Fundação de Amparo à Pesquisa do Estado de São Paulo (FAPESP), research grant #2018/058869-9 to AB; Coordenação de Aperfeiçoamento de Pessoal de Nível Superior (CAPES, Brasília, Brasil) Finance Code 001 to GISB; Conselho Nacional de Desenvolvimento Científico e Tecnológico (CNPq, Brasília, Brasil) research scholarship to RB; International Foundation for Optic Nerve Disease (IFOND) for SS, RK, AS and VC.
Conflict of Interest
The authors declare that the research was conducted in the absence of any commercial or financial relationships that could be construed as a potential conflict of interest.
BT, Baseline to trough; SOA-BR, Brazilian pedigree with m.11778G>A/haplogroup J LHON; DTL-Plus™, Dawson-Trick-Litzkow; ETDRS, Early Treatment Diabetic Retinopathy Study; UNIFESP, Federal University of São Paulo; N75, First negative deflection; P100, First positive deflection; FVEP, Flash Visually Evoked Potential; ff-ERG, Full-field electroretinogram; GCC, Ganglion cell complex; GCL, Ganglion cell layer; IPL, Inner plexiform layer; ISCEV, International Society of Clinical Electrophysiology of Vision; kΩ, Kilo Ohms; LHON, Leber's hereditary optic neuropathy; logMAR, Logarithm of the minimum angle of resolution; MD, Mean deviation; μV, Microvolt; ms, Milisecond; mtDNA, Mitochondrial DNA; nm, Nanometer; OPL, Outer plexiform layer; PRVEP, Pattern-Reversal Visually Evoked Potential; PT, Peak to trough; PhNR, Photopic negative response; ROC, Receiver operating characteristic; RGCs, Retinal ganglion cells.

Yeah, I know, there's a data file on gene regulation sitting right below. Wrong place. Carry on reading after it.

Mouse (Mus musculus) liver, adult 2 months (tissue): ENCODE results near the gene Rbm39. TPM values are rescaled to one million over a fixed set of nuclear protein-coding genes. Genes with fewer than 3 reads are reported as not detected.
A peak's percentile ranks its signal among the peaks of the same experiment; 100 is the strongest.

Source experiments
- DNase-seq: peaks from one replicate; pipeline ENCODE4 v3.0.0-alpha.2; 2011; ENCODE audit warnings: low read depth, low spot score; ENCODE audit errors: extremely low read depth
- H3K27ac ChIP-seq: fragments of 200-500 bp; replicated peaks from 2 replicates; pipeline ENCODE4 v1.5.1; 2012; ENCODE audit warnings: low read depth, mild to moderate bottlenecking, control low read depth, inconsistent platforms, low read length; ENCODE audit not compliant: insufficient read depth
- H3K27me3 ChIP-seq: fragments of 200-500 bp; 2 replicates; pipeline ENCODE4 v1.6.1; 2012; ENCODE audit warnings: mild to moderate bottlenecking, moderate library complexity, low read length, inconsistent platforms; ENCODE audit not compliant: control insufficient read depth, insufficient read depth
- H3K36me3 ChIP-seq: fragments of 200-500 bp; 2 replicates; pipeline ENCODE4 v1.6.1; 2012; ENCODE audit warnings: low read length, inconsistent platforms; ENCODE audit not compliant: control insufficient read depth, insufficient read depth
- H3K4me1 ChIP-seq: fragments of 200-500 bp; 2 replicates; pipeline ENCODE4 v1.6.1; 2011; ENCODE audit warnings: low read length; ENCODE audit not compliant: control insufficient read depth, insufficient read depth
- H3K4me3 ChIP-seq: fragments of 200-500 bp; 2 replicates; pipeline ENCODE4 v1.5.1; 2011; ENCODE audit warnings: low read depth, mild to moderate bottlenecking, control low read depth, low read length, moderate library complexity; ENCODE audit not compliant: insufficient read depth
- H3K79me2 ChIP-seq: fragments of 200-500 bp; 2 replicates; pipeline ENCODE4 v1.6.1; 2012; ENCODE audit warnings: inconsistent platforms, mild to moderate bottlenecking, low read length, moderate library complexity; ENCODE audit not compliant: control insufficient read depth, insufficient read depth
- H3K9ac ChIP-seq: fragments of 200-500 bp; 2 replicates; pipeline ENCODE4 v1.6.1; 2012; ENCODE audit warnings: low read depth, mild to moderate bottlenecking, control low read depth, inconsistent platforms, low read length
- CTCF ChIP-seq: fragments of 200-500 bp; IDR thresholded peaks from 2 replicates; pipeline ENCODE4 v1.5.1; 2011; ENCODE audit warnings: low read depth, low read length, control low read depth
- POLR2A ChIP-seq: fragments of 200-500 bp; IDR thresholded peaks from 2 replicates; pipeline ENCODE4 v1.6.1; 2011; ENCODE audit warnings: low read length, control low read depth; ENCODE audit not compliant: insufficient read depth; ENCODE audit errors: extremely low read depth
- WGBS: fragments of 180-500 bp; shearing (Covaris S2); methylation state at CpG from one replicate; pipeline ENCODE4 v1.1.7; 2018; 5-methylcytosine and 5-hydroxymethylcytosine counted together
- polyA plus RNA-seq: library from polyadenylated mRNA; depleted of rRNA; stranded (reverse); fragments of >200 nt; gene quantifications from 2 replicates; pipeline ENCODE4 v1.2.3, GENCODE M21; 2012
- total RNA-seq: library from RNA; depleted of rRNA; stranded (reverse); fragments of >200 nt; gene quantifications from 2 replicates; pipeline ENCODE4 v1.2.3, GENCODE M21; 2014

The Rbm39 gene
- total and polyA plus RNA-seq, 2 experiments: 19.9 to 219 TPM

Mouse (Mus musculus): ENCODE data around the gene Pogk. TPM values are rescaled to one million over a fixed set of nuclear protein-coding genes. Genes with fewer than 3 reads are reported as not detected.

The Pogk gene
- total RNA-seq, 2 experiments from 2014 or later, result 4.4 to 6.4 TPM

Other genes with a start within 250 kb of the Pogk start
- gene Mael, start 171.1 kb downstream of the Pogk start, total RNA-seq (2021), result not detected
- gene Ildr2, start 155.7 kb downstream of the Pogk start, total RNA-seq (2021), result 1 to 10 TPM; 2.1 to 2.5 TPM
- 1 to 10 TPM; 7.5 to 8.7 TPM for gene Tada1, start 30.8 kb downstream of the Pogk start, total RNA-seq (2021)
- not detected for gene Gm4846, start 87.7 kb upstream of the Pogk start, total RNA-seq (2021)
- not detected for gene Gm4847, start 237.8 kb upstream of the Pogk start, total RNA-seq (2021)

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Keywords: leber's hereditary optic neuropathy, photopic negative response, retinal ganglion cell, visual evoked cortical potentials, electroretinography
Citation: Botelho GIS, Salomão SR, Tengan CH, Karanjia R, Moura FV, Rocha DM, Silva PBEd, Fernandes AG, Watanabe SES, Sacai PY, Belfort R Jr, Carelli V, Sadun AA and Berezovsky A (2021) Impaired Ganglion Cell Function Objectively Assessed by the Photopic Negative Response in Affected and Asymptomatic Members From Brazilian Families With Leber's Hereditary Optic Neuropathy. Front. Neurol. 11:628014. doi: 10.3389/fneur.2020.628014
Received: 10 November 2020; Accepted: 21 December 2020;
Published: 18 January 2021.
Edited by:Heather E. Moss, Stanford University, United States
Reviewed by:Gregory Van Stavern, Washington University in St. Louis, United States
Marcela Votruba, Cardiff University, United Kingdom
Copyright © 2021 Botelho, Salomão, Tengan, Karanjia, Moura, Rocha, Silva, Fernandes, Watanabe, Sacai, Belfort, Carelli, Sadun and Berezovsky. This is an open-access article distributed under the terms of the Creative Commons Attribution License (CC BY). The use, distribution or reproduction in other forums is permitted, provided the original author(s) and the copyright owner(s) are credited and that the original publication in this journal is cited, in accordance with accepted academic practice. No use, distribution or reproduction is permitted which does not comply with these terms.
*Correspondence: Adriana Berezovsky, firstname.lastname@example.org